Wednesday, November 17, 2021

Nishioka, the temple carpenter

Azby Brown, a friend in Japan offered the following comment after reading through most of my new book. 
"What I get from your book is that creative craft work gives us the opportunity to live a life worth living, and to become better than we are. This really resonates with something I’ve been thinking about and sharing with people lately. 
"The temple carpenter Nishioka was Buddhist to his bones. He didn’t talk a lot about it necessarily, unless you asked him, in which case he revealed himself as an erudite scholar. More importantly he lived it and it shaped everything he did. 
"In his tradition, the best thing a master carpenter can do is help provide a path to enlightenment for his apprentices, through devoted and meaningful work in which they can become selfless. But they never say directly that that's what they’re doing. I think the reason is connected to something you alluded to, about “spiritual competitiveness,” which is just another kind of attachment.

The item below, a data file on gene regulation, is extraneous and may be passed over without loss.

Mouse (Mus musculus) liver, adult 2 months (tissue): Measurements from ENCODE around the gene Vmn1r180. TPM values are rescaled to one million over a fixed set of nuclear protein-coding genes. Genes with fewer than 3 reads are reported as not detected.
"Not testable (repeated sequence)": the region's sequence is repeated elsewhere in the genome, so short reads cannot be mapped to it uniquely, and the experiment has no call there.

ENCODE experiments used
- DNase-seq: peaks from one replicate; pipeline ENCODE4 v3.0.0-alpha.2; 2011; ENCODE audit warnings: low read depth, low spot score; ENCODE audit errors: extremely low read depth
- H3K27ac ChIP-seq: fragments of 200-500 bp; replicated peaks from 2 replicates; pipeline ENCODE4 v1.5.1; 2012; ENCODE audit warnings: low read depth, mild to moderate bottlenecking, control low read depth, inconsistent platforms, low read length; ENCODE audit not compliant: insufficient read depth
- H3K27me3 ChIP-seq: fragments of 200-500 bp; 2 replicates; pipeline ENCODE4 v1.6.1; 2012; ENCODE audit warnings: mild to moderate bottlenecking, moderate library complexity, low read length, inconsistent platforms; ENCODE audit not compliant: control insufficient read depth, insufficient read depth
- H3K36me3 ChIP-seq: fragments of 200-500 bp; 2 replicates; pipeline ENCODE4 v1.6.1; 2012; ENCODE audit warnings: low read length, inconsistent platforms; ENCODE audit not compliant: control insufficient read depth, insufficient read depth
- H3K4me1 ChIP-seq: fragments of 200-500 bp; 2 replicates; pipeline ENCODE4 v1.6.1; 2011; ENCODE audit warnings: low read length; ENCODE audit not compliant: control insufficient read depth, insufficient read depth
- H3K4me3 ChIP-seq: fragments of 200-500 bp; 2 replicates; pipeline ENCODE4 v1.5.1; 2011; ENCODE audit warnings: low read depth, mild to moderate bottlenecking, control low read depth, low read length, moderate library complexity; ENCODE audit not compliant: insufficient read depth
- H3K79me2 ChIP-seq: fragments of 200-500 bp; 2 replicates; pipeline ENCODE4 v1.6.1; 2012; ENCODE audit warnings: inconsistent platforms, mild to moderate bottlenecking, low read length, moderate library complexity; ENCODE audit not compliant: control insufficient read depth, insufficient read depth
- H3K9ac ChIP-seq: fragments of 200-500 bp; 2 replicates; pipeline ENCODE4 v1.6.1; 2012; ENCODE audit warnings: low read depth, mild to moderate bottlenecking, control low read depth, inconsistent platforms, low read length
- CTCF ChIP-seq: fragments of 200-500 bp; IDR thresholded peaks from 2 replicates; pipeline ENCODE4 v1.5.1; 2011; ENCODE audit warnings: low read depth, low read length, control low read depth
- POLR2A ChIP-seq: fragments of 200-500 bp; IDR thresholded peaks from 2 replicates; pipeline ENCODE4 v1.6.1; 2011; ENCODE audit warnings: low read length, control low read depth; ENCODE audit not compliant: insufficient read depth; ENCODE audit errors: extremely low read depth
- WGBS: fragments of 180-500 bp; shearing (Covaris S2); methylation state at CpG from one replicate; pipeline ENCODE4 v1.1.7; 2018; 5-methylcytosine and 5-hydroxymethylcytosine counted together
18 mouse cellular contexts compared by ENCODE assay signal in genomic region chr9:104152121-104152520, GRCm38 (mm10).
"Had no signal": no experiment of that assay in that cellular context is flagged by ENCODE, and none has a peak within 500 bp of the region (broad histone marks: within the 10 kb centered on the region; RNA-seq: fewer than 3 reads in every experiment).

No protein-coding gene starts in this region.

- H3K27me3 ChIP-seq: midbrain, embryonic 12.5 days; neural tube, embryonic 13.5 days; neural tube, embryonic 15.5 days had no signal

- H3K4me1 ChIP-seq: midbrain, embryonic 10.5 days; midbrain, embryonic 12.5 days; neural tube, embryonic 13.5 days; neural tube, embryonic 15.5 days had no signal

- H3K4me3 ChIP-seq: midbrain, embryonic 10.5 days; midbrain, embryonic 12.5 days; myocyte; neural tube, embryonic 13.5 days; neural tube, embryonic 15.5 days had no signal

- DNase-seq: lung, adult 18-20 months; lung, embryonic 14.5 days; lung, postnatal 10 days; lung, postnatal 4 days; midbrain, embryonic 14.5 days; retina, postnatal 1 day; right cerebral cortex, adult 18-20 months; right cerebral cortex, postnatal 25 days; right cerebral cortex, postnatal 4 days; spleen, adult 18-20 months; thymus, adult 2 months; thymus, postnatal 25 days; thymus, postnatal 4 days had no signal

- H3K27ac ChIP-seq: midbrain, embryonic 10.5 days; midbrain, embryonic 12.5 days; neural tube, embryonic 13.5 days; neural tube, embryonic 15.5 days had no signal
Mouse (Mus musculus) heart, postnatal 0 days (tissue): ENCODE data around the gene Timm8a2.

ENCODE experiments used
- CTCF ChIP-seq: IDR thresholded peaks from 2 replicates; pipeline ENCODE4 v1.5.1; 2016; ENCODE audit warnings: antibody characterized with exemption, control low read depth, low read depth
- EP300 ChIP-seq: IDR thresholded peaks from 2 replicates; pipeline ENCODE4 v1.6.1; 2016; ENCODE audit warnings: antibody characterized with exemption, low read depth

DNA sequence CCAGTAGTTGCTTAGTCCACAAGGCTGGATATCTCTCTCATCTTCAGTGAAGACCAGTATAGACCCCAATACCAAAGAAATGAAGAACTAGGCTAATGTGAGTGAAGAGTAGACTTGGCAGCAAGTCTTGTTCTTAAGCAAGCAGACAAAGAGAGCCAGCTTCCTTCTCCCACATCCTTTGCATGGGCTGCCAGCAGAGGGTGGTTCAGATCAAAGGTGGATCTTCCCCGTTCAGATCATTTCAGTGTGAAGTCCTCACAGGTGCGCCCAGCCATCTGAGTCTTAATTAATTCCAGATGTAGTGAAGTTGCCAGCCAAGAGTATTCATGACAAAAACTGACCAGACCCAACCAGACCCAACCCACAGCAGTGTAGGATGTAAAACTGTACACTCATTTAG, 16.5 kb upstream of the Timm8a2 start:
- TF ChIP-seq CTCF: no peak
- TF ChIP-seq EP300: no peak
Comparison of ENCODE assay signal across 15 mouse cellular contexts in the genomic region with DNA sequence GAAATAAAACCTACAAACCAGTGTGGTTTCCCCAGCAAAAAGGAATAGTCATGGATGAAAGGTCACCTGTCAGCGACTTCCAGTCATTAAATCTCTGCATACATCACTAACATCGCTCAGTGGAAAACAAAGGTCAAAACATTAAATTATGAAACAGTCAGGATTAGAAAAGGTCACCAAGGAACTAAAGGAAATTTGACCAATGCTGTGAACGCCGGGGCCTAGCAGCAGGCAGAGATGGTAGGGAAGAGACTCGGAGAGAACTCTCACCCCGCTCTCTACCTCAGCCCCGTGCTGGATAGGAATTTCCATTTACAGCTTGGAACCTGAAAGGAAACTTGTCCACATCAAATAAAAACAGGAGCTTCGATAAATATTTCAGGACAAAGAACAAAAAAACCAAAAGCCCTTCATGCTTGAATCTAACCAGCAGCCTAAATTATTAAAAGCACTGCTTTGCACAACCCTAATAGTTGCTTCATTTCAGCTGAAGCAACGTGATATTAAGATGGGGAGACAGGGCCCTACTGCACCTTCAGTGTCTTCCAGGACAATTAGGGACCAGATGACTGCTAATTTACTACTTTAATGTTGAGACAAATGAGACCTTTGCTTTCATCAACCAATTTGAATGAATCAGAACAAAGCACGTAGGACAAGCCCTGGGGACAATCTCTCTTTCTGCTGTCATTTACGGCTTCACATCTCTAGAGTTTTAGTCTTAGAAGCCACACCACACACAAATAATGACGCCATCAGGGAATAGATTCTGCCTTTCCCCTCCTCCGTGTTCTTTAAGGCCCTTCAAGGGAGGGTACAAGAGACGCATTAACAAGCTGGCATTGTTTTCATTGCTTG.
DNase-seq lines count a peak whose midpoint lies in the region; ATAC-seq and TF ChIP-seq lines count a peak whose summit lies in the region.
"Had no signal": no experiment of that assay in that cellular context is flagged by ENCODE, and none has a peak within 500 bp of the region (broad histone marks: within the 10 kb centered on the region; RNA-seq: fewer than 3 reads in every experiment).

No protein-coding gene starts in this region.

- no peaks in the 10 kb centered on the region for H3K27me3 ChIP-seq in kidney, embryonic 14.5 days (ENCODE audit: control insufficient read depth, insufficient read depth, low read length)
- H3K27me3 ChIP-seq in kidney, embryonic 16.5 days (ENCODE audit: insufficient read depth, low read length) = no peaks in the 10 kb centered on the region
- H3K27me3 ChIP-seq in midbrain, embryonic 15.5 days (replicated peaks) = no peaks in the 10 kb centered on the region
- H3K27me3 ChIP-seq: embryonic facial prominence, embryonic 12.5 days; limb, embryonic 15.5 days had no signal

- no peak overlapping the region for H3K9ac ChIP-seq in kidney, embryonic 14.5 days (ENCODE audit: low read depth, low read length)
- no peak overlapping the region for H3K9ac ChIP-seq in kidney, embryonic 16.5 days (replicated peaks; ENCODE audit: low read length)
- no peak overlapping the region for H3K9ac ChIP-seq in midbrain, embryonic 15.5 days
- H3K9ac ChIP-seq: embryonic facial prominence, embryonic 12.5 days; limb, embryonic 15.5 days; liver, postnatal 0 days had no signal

"Better to just live the work."

Azby is the author of "Just Enough: Lessons from Japan for Sustainable Living, Architecture and Design" 

Make, fix and  create... 

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